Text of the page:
Specialists in Commercial Property
A tenant of a business lease usually has a legal right to renew the lease at the end of the term. However, a landlord can oppose a tenant’s legal right to a lease renewal on any of the seven grounds set out in section 30 of the Landlord and Tenant Act 1954.
A landlord must notify the tenant of its opposition by a formal written notice (or counter-notice). The notice must:
- state that the landlord opposes the grant of a new lease and specify the ground(s) for opposition to the lease being renewed;
- specify a termination date no less than six months or more than 12 months after the notice is served, and no earlier than the expiry date of the lease.
- In a counter-notice in response to a tenant’s request for a new tenancy. The counter-notice must be served within two months of receiving the tenant’s request for a new tenancy.
Grounds of opposition
A landlord can oppose the tenant’s right to renewal on any of the following grounds:
- Premises are in disrepair (Ground (a)).
- Arrears of rent (Ground (b)).
- Other breaches of the lease (Ground(c)).
- Suitable alternative accommodation (Ground (d)).
- Tenancy was created by a sub-letting (Ground (e)).
- Landlord’s intention to redevelop (Ground (f)).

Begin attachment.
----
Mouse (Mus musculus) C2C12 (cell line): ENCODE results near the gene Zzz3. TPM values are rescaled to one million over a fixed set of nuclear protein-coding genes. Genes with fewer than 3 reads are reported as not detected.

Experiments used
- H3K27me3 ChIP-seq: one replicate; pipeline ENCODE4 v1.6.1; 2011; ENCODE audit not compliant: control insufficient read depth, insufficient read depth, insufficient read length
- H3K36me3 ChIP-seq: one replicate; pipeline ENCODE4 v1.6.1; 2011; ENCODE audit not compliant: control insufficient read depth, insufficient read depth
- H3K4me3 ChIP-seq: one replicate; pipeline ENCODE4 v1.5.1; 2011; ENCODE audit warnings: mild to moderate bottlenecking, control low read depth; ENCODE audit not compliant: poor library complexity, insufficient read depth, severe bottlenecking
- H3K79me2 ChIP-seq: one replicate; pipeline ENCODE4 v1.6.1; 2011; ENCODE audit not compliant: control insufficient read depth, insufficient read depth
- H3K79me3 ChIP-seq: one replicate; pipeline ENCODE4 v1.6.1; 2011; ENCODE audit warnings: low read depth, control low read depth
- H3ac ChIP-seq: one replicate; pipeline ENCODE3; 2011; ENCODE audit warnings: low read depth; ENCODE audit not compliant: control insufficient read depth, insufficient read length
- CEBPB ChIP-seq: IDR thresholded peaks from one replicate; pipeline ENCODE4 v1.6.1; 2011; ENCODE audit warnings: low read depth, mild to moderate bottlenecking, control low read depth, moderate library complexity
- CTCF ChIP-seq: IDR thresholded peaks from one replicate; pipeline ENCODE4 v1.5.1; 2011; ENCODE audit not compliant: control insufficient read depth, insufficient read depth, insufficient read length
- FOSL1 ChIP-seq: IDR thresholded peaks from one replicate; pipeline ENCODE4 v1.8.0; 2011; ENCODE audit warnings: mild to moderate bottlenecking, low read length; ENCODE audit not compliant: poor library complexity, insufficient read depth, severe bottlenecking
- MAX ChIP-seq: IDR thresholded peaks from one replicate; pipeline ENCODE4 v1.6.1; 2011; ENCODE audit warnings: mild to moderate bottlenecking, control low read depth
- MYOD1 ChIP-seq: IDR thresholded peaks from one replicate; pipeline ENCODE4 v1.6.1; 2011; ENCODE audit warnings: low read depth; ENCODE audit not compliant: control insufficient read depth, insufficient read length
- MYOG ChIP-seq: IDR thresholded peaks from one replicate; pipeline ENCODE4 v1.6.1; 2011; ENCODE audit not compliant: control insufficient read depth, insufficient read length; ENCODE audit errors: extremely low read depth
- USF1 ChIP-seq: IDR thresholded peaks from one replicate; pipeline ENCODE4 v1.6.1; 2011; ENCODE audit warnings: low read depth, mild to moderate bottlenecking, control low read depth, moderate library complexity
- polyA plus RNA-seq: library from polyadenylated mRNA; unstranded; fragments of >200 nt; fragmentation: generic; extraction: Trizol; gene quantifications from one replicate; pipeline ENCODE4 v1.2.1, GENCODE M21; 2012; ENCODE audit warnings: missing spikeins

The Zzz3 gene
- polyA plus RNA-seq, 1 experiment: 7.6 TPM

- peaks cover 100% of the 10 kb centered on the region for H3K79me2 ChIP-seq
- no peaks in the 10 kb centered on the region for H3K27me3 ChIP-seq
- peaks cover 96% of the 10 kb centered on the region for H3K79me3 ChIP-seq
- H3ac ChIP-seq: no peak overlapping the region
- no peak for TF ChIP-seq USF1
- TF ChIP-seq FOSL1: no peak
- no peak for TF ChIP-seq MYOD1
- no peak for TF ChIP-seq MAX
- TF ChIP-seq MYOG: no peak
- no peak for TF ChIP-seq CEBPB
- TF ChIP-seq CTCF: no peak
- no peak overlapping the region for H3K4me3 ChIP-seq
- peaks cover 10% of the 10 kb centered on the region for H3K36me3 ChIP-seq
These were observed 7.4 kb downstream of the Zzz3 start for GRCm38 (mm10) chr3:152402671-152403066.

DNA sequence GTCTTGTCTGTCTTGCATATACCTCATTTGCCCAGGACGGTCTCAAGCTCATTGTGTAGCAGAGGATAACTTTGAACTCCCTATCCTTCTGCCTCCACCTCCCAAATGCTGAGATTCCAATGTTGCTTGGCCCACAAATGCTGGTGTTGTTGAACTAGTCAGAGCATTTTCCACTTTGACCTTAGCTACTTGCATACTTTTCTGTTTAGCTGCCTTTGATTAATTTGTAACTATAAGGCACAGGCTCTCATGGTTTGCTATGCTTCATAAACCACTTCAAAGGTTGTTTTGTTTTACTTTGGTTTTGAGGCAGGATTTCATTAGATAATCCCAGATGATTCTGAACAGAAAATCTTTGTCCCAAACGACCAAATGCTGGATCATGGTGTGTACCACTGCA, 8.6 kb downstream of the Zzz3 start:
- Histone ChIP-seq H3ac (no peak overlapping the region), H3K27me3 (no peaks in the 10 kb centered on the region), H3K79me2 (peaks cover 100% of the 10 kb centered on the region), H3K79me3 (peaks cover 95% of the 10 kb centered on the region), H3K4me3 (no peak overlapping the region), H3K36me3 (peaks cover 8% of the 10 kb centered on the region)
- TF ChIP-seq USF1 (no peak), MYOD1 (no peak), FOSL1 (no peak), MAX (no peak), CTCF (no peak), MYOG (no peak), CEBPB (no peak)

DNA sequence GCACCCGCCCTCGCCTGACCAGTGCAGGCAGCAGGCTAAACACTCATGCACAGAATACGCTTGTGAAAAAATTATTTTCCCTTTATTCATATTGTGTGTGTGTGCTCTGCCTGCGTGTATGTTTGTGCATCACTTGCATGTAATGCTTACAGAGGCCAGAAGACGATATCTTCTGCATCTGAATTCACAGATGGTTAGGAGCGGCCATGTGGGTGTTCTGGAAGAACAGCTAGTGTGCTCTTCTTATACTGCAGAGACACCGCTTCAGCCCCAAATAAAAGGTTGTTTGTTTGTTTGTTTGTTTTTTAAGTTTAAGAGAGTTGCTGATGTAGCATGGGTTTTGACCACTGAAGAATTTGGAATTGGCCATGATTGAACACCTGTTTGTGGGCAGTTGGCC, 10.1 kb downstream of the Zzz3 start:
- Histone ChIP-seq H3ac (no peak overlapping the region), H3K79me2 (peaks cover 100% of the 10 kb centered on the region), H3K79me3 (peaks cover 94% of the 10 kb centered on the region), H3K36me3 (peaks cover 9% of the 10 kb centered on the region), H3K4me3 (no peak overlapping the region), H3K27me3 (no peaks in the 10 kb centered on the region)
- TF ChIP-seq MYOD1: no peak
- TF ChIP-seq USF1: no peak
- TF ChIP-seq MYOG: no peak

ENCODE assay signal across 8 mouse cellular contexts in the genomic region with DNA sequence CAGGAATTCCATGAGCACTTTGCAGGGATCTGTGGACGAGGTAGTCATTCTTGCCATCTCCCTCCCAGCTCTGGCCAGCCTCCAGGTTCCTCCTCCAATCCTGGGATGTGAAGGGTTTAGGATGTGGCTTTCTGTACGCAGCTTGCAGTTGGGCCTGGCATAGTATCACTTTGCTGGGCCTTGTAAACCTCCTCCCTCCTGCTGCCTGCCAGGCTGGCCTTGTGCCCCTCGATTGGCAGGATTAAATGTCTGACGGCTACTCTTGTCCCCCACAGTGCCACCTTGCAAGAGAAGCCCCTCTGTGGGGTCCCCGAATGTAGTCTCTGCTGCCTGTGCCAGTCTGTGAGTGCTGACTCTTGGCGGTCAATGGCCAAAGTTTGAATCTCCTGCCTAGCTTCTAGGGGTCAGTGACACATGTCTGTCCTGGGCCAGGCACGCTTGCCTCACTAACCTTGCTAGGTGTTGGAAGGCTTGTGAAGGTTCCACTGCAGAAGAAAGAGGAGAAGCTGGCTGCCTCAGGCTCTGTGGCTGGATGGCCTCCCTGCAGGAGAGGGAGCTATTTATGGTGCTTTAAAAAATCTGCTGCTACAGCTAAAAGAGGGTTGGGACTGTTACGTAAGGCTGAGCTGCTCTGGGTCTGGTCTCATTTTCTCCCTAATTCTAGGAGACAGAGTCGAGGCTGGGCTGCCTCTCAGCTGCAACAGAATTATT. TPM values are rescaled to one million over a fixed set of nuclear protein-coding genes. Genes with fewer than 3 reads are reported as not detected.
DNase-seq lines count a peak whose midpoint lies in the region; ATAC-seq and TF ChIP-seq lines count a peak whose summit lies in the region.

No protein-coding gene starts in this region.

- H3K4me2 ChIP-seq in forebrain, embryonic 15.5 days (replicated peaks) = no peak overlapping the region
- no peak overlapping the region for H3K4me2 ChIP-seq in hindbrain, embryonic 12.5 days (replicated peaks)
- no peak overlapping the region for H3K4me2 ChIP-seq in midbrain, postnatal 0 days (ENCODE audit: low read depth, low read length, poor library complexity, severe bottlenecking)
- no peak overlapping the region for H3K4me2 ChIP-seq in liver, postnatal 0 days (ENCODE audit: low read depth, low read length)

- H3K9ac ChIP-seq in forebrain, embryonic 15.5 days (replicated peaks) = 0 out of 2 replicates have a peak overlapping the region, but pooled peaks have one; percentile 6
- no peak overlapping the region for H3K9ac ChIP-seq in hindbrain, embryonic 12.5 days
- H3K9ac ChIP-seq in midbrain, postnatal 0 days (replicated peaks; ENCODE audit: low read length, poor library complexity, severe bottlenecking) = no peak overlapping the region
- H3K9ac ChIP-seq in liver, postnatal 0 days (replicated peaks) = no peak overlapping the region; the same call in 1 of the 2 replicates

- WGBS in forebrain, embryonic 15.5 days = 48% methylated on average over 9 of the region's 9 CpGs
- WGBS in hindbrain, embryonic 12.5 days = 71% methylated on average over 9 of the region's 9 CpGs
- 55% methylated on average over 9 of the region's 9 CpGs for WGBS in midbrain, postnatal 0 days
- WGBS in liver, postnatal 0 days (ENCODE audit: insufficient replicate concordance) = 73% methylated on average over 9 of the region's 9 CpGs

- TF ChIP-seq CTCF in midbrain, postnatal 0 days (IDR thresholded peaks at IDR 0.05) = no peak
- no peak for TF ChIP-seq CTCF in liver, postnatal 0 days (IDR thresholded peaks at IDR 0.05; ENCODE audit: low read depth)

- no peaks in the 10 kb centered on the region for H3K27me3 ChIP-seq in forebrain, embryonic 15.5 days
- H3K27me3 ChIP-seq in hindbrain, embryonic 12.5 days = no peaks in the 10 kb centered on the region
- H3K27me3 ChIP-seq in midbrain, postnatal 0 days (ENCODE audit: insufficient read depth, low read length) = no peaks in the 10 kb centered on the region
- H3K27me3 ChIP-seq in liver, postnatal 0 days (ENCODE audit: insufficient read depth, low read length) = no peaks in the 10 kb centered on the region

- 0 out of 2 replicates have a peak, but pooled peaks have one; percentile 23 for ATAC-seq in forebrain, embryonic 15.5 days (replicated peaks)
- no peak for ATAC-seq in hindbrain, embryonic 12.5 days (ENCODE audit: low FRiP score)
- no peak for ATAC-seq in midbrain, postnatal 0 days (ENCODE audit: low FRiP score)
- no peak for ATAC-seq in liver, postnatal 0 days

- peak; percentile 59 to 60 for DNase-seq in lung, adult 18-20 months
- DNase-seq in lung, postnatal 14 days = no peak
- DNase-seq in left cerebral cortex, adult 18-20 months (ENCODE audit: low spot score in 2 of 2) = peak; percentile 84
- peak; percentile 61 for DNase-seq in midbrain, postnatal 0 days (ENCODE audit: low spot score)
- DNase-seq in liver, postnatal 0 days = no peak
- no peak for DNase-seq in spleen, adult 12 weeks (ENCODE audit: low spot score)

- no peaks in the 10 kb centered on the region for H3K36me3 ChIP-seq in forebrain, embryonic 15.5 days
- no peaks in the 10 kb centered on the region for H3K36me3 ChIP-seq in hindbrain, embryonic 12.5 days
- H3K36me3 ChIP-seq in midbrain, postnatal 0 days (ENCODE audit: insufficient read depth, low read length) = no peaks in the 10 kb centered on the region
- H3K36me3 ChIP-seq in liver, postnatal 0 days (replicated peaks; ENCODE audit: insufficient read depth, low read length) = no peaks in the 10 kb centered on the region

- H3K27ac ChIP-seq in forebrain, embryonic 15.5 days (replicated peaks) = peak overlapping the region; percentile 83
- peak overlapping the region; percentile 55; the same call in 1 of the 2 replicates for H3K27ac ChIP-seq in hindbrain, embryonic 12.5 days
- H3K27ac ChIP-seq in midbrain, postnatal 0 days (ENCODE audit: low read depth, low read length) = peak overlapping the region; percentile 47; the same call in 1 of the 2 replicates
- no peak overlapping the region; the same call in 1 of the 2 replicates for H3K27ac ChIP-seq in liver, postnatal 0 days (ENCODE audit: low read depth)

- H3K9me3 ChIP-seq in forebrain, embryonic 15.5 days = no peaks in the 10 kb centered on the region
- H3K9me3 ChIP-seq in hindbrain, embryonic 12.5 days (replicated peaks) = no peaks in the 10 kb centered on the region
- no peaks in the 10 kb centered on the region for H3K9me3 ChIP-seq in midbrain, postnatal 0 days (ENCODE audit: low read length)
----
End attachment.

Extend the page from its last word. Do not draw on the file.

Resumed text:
- Landlord’s intention to occupy (Ground (g)).
A landlord may specify more than one ground of opposition. Once a ground of opposition has been specified it cannot be changed for an alternative ground and further grounds of opposition cannot be raised at a later date.
If more than one ground is specified, the landlord may choose at a later date not to pursue one or more or any of the grounds. However, if court proceedings have been started, the landlord may be liable for the costs incurred by the tenant in challenging the landlord’s opposition.
Grounds (a), (b), (c) and (e) confer discretion on the court, enabling it to order that a new lease be granted to the tenant even if the landlord is successful.
Tenant’s right to compensation
A tenant is entitled to compensation if it does not obtain a new lease solely because the landlord establishes one of the “no fault” grounds of opposition: Grounds (e), (f) or (g). It is therefore in the landlord’s interest to succeed on a “fault ground”: Grounds (a), (b), (c) or (d). If the landlord successfully opposes the lease renewal on any of the “fault grounds”, the tenant will not be entitled to compensation.
For further information on this or any other commercial property matter please call 01708 745183 to speak to a member of our Team.